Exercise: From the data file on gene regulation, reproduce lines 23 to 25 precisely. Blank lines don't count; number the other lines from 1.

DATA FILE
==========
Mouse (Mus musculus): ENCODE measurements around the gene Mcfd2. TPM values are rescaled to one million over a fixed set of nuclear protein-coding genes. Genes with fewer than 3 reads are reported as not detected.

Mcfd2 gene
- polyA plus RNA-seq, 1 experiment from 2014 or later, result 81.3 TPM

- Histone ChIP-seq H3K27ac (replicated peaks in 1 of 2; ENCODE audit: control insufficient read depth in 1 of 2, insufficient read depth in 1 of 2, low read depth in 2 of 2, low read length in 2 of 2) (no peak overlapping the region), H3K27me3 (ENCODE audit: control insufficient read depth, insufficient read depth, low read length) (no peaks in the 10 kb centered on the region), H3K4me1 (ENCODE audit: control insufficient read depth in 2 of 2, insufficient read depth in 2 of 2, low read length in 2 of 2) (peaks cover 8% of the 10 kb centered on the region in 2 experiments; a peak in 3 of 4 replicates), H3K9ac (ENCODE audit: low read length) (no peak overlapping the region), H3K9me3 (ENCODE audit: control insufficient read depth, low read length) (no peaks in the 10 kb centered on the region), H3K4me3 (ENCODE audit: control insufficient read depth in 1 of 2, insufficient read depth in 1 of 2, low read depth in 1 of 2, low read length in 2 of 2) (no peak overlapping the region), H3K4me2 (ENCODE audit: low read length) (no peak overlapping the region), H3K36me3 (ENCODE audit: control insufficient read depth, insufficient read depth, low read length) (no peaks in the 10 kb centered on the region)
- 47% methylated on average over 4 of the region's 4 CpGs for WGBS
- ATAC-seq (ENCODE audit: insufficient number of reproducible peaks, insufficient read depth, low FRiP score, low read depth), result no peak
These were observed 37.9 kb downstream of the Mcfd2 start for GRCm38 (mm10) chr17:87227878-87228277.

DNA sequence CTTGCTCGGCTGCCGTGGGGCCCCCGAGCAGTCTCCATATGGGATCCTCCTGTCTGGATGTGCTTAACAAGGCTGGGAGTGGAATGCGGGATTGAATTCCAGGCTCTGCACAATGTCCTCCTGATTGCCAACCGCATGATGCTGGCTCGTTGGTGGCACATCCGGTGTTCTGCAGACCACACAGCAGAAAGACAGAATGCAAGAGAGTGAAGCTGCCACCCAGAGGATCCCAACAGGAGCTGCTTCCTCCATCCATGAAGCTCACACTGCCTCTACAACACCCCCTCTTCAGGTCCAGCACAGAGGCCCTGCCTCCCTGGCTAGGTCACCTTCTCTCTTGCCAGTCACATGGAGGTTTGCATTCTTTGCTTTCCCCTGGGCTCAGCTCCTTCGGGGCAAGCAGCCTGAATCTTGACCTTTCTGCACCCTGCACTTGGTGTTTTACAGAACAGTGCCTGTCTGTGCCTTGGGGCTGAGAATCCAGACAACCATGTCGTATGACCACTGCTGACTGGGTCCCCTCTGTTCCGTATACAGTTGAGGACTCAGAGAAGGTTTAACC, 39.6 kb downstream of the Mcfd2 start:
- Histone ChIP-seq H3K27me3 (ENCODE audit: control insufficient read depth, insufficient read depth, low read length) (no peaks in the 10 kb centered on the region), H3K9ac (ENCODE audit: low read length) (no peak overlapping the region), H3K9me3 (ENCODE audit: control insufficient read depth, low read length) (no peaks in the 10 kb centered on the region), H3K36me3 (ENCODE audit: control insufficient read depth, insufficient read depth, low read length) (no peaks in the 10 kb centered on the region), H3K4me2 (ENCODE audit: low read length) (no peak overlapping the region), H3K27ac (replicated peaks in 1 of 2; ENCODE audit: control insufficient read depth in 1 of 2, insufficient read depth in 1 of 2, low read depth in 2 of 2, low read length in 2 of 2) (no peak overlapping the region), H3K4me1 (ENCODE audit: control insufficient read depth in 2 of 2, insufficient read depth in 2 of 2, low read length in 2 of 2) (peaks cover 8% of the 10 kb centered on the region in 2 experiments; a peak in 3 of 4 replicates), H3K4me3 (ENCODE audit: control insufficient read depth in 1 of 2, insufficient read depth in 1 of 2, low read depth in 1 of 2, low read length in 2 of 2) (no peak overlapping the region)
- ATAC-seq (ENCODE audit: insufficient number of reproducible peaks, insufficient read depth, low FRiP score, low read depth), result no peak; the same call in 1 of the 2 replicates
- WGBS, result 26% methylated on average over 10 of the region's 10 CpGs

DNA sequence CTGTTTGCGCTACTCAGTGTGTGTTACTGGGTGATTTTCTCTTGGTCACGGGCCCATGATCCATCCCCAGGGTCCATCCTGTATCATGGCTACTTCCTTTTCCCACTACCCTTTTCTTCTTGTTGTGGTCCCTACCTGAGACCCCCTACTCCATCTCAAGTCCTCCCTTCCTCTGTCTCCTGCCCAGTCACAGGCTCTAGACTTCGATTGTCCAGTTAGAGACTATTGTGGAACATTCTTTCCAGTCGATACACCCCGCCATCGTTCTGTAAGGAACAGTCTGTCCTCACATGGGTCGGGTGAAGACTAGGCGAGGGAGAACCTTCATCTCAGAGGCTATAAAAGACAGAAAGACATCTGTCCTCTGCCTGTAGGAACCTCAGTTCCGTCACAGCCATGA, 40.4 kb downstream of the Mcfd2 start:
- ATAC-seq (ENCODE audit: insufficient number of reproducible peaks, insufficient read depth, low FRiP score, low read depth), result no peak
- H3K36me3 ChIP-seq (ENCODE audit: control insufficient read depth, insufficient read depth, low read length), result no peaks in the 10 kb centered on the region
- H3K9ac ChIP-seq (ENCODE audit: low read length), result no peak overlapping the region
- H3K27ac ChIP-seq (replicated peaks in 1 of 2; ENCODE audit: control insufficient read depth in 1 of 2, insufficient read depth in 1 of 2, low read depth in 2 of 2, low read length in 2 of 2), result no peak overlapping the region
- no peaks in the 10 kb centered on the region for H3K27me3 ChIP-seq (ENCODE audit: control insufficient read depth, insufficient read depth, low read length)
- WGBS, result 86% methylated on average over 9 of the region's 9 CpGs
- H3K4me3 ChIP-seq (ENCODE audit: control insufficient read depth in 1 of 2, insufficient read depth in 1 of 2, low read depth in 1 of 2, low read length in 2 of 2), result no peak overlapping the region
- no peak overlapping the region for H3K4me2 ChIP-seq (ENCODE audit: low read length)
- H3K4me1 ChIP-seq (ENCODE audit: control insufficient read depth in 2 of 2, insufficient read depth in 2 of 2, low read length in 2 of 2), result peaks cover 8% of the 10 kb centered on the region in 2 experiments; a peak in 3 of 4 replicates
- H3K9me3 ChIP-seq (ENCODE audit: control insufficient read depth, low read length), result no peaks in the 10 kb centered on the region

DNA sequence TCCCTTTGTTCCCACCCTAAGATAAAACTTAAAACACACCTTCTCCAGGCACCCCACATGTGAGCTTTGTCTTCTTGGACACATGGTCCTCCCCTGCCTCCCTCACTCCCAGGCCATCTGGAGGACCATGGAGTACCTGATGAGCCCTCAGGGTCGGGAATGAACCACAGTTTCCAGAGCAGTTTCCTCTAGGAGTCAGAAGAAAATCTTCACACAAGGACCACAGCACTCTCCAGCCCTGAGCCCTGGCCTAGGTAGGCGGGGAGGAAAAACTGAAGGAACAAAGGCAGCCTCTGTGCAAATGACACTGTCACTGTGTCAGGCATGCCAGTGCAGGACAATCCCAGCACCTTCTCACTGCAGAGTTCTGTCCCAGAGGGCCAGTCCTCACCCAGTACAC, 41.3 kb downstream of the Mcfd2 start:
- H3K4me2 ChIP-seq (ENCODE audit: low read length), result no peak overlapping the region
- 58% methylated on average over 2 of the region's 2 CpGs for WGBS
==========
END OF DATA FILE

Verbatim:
DNA sequence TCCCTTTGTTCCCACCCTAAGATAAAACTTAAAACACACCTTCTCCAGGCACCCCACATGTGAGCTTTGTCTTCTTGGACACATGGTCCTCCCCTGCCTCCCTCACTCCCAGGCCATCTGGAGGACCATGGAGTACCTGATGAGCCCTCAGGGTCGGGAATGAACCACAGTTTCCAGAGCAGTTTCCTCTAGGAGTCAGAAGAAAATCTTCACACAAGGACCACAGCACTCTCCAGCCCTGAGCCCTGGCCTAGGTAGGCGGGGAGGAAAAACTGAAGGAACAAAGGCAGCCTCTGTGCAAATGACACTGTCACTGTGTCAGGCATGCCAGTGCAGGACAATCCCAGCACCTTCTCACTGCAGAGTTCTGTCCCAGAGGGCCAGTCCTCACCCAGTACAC, 41.3 kb downstream of the Mcfd2 start:
- H3K4me2 ChIP-seq (ENCODE audit: low read length), result no peak overlapping the region
- 58% methylated on average over 2 of the region's 2 CpGs for WGBS